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The Real National Emergency is Creeping Authoritarianism

Trump’s sympathies with authoritarian regimes have real consequences for U.S. policy.

By Josh Leach on February 25, 2019

When President Trump announced a national emergency on February 15, initial reaction rightly focused on the emergency declaration itself, and the threat it poses to our democratic institutions. Less noticed, however, yet equally concerning, were the justifications the President used to introduce this order, many of which showed disturbing affinities for contemporary authoritarian regimes.

In meandering remarks lasting almost an hour, Trump first rehashed his usual dehumanizing rhetoric about immigrants and asylum-seekers, referring to an “invasion of our country” and once again making false and stigmatizing claims about the flow of drugs and crime across the U.S.-Mexico border.

Then, in one particularly disturbing passage, Trump described an exchange with President Xi Jinping of China, in which Trump supposedly tried to convince the Chinese premier to add drug trafficking to a list of capital crimes. Trump went on to suggest that the United States should follow China’s example by making certain drug offenses punishable by death.

In doing so, Trump called for the execution of potentially thousands of people with non-violent drug convictions in both the United States and China. The passage must also be read in context of Trump’s prior remarks in which he has appeared to endorse police brutality and to encourage members of the U.S. military to use excessive force at the border—specifically by treating “rock-throwing” as equivalent to carrying a gun.

Such rhetoric is frighteningly reminiscent of remarks by populist authoritarians and demagogues in other parts of the world, such as Rodrigo Duterte and Jair Bolsonaro. Both men have recently encouraged law enforcement agencies to kill with impunity, seeming to justify a spike in extrajudicial killings and other human rights violations. Brazil’s Bolsonaro, for instance, remarked last summer that police who shoot people without trial should be awarded medals, rather than being held accountable.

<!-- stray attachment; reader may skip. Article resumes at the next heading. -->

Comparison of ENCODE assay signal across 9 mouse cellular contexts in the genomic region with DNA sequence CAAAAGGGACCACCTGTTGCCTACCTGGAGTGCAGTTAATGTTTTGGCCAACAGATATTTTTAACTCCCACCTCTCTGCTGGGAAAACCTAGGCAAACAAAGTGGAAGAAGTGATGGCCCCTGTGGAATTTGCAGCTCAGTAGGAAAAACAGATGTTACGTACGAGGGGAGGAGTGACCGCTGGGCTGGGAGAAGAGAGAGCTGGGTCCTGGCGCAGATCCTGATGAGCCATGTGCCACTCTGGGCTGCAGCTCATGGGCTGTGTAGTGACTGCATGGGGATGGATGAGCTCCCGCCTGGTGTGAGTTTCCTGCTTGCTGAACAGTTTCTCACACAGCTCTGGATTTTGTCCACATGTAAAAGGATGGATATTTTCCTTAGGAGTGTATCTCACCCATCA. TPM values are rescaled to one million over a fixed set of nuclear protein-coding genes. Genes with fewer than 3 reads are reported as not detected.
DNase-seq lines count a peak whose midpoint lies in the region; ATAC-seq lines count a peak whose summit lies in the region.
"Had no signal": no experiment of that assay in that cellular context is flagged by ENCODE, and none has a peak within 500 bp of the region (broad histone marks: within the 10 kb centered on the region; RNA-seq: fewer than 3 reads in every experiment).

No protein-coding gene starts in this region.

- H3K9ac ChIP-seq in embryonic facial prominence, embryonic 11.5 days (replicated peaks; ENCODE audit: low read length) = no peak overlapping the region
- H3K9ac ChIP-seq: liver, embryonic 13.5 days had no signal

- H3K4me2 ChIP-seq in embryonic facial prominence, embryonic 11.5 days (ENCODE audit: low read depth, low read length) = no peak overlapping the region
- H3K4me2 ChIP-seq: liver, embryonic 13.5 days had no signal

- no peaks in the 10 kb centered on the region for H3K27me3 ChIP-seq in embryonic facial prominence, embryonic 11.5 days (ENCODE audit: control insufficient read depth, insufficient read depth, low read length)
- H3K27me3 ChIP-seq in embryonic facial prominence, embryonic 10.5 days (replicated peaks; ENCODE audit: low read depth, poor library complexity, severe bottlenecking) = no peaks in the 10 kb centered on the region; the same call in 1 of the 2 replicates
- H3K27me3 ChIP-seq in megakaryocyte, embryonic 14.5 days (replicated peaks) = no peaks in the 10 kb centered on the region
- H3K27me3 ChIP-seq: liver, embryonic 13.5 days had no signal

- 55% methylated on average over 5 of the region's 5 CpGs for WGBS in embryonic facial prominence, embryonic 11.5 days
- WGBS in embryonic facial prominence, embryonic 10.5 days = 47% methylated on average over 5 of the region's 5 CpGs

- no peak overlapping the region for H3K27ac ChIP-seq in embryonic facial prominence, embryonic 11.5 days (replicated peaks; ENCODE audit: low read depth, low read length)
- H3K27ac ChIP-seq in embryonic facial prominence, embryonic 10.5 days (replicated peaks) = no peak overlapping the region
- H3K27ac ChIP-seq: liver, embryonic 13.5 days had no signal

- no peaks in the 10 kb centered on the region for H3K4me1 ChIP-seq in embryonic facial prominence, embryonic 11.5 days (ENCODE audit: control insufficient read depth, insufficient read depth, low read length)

So too, we ought to be deeply concerned that the president of the United States just encouraged an authoritarian regime to expand its use of the death penalty. The People’s Republic of China already has an abysmal human rights record, executing the largest number of people each year and currently holding more than a million people in concentration camps in Xinjiang province.

Trump’s sympathies with authoritarian regimes and tactics manifested a long time ago, and they have real consequences for U.S. foreign policy. We saw this last month when Trump appointed Elliott Abrams to oversee his administration’s policy on Venezuela. Abrams was chosen for this responsibility despite—or perhaps, because of—his role in illegally funneling money to right-wing paramilitaries in Nicaragua in the 1980s, supporting a Guatemalan general who was later convicted of genocide against the country’s Indigenous people, and covering up a massacre of 900 civilians perpetrated by the U.S.-backed Salvadoran military in 1981. The effects of these immoral foreign policy decisions are still being felt in Central America today and continue to drive forced displacement from the region.

In his words and actions Friday, Trump continued to follow the path of a cautionary tale that UUSC’s partners in Eastern Europe have warned us about before. Authoritarianism always begins by restricting the civil and human rights of groups that have been the most heavily stigmatized, labeled as “criminals” and “terrorists” or otherwise marked as “other.”

If authoritarianism is not confronted and defeated at this early stage, it metastasizes—threatening the rights of all other members of society as well. This is the timeless wisdom conveyed by the famous poem by the German pastor Martin Niemöller, whose words still resonate today:

First they came for the socialists, and I did not speak out—
Because I was not a socialist.

Then they came for the trade unionists, and I did not speak out—
Because I was not a trade unionist.

Then they came for the Jews, and I did not speak out—
Because I was not a Jew.

Then they came for me—and there was no one left to speak for me.

 

Photo Credit: iStock – Fernando Podolski

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